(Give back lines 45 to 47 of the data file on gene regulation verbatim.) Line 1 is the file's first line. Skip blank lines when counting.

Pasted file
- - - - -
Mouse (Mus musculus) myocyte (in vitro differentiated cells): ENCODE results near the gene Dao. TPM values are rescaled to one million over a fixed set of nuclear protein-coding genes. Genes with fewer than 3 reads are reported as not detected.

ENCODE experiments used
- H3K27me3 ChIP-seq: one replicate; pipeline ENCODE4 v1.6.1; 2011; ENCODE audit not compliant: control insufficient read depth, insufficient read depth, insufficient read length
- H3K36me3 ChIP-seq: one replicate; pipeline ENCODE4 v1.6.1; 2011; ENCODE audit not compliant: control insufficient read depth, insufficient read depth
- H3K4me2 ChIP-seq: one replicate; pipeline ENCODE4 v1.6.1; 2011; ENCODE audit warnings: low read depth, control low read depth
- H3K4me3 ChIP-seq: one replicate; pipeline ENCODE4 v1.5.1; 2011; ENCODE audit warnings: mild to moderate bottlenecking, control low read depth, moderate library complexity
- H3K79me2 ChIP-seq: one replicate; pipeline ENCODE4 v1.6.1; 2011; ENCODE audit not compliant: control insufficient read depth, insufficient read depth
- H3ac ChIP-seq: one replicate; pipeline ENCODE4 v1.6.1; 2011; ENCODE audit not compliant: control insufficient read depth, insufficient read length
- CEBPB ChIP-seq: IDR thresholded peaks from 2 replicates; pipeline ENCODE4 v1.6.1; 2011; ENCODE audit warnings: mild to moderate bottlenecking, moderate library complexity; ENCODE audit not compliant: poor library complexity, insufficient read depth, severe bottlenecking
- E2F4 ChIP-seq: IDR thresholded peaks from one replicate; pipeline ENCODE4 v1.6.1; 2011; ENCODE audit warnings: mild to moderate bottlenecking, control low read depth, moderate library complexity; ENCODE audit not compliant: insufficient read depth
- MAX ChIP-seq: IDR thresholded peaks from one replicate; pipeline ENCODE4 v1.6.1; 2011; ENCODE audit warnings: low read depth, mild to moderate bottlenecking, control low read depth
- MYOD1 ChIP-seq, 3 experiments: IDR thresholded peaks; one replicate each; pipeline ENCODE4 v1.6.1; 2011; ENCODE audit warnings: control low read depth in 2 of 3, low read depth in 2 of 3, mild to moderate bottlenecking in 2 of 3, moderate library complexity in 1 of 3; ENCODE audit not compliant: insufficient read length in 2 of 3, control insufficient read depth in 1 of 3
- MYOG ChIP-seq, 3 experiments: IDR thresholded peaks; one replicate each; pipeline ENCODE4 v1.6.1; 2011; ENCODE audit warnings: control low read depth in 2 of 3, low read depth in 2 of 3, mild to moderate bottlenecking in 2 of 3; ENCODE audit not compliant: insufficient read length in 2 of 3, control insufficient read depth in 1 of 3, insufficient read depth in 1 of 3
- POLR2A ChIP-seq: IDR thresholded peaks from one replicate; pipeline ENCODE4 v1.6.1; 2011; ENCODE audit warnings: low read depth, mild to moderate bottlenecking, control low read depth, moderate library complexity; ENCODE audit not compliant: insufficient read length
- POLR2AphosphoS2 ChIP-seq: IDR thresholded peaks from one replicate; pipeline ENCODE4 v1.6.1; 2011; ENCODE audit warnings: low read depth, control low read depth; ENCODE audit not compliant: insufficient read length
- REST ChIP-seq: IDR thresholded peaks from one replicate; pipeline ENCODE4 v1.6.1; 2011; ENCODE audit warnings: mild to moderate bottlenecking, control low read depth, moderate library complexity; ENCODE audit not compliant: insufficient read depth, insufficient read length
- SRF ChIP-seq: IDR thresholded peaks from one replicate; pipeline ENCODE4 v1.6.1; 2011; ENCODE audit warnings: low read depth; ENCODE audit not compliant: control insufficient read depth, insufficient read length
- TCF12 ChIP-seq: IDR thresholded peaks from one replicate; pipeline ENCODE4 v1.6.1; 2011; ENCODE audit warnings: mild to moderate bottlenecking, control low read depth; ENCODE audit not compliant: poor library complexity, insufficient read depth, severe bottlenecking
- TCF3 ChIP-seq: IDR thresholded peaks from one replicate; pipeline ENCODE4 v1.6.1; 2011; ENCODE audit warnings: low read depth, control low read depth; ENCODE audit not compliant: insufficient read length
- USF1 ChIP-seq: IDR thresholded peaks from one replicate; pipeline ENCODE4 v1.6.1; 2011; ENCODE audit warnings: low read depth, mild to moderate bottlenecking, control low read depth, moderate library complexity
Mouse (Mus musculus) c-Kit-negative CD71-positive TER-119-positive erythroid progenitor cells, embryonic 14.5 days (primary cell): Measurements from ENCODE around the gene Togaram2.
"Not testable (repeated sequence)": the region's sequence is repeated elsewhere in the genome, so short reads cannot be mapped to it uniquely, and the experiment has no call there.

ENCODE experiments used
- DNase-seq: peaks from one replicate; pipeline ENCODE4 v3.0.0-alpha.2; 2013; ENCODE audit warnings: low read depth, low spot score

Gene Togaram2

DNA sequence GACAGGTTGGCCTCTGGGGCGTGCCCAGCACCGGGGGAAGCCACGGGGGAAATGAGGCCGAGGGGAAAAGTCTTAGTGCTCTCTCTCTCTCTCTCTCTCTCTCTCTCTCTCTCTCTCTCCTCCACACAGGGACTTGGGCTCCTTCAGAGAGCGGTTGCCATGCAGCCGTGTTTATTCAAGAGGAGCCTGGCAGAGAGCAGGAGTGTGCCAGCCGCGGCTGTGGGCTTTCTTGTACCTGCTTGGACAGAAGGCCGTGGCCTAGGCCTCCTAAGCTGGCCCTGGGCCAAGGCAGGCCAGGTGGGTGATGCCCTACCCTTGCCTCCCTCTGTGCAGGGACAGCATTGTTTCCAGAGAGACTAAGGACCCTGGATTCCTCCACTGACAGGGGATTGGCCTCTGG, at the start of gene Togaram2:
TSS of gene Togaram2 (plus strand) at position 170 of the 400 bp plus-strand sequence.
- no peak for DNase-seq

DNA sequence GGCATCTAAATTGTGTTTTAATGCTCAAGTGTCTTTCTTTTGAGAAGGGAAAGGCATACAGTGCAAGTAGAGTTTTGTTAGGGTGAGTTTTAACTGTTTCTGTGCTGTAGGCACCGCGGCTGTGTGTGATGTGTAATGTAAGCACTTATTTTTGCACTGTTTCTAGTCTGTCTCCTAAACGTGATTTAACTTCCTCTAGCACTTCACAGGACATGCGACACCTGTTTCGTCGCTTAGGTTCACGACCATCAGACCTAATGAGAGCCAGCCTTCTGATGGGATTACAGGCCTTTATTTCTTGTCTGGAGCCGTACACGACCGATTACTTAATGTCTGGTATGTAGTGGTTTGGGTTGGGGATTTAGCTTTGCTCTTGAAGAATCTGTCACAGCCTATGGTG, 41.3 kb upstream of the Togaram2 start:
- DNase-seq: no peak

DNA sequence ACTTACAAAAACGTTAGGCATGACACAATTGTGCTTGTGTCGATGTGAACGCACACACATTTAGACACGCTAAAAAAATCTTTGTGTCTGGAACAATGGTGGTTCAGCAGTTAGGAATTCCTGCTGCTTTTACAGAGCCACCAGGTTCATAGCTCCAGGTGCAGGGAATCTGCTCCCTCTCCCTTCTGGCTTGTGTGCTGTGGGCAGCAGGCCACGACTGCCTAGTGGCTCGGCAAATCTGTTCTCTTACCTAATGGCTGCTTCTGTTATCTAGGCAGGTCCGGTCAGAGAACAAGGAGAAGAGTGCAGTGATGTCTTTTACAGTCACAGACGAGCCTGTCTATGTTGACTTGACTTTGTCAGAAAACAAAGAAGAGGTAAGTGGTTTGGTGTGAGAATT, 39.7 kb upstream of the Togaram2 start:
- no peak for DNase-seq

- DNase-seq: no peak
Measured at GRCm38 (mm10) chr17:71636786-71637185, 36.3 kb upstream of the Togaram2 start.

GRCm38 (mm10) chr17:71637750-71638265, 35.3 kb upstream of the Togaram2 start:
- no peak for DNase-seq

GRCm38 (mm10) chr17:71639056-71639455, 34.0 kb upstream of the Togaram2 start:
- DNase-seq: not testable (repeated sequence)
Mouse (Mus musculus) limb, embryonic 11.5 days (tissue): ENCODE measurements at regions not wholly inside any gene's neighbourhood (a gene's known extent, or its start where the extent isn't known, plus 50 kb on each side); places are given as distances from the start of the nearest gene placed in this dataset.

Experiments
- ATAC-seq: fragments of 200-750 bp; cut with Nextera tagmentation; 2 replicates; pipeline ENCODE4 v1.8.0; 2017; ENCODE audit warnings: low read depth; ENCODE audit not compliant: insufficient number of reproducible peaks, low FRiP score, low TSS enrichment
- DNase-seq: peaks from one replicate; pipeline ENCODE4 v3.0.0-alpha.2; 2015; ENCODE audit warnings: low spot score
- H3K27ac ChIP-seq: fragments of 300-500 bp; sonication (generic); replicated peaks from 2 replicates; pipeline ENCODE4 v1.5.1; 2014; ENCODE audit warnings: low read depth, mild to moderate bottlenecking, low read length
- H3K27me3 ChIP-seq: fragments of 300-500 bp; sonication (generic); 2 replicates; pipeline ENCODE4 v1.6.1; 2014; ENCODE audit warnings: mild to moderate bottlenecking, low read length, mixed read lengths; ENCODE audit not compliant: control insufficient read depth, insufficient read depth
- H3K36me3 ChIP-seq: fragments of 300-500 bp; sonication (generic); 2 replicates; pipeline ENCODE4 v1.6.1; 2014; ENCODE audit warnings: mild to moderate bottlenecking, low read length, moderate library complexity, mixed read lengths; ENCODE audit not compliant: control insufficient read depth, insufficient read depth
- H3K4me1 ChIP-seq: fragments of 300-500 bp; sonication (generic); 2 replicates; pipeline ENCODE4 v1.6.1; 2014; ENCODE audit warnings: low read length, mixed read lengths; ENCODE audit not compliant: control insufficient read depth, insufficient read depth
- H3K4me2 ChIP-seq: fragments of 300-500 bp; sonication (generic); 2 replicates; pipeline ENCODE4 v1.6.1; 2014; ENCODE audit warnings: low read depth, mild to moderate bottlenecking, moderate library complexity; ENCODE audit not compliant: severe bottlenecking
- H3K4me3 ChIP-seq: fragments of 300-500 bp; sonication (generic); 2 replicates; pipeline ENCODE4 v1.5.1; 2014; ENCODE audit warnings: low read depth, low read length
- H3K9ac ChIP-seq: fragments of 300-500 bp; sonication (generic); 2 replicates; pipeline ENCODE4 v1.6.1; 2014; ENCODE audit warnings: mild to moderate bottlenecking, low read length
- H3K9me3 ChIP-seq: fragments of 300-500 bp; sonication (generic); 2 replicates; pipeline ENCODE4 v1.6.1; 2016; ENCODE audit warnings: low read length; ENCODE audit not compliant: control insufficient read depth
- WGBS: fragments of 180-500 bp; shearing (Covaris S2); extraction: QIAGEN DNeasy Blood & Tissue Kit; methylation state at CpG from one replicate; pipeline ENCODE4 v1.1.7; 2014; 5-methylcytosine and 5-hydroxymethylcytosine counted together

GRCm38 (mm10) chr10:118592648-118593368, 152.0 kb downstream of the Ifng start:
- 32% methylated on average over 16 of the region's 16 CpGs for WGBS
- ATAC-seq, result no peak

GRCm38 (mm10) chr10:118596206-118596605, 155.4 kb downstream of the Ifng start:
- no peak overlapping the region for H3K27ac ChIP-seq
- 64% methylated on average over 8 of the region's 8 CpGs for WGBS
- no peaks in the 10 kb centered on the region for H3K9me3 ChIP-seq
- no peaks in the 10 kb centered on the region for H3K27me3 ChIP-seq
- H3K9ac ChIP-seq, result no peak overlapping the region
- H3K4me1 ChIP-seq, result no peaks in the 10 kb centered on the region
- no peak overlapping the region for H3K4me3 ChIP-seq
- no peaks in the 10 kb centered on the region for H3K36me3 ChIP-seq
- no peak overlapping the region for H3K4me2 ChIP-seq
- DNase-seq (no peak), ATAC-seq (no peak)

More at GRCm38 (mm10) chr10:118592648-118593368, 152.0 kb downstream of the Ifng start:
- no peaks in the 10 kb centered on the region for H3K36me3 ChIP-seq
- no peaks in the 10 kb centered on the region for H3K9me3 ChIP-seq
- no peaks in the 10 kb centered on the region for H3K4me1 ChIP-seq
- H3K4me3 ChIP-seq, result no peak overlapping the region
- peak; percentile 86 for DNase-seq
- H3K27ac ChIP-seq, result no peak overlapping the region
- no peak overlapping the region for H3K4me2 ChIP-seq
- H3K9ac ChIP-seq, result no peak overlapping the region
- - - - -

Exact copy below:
- H3K36me3 ChIP-seq: fragments of 300-500 bp; sonication (generic); 2 replicates; pipeline ENCODE4 v1.6.1; 2014; ENCODE audit warnings: mild to moderate bottlenecking, low read length, moderate library complexity, mixed read lengths; ENCODE audit not compliant: control insufficient read depth, insufficient read depth
- H3K4me1 ChIP-seq: fragments of 300-500 bp; sonication (generic); 2 replicates; pipeline ENCODE4 v1.6.1; 2014; ENCODE audit warnings: low read length, mixed read lengths; ENCODE audit not compliant: control insufficient read depth, insufficient read depth
- H3K4me2 ChIP-seq: fragments of 300-500 bp; sonication (generic); 2 replicates; pipeline ENCODE4 v1.6.1; 2014; ENCODE audit warnings: low read depth, mild to moderate bottlenecking, moderate library complexity; ENCODE audit not compliant: severe bottlenecking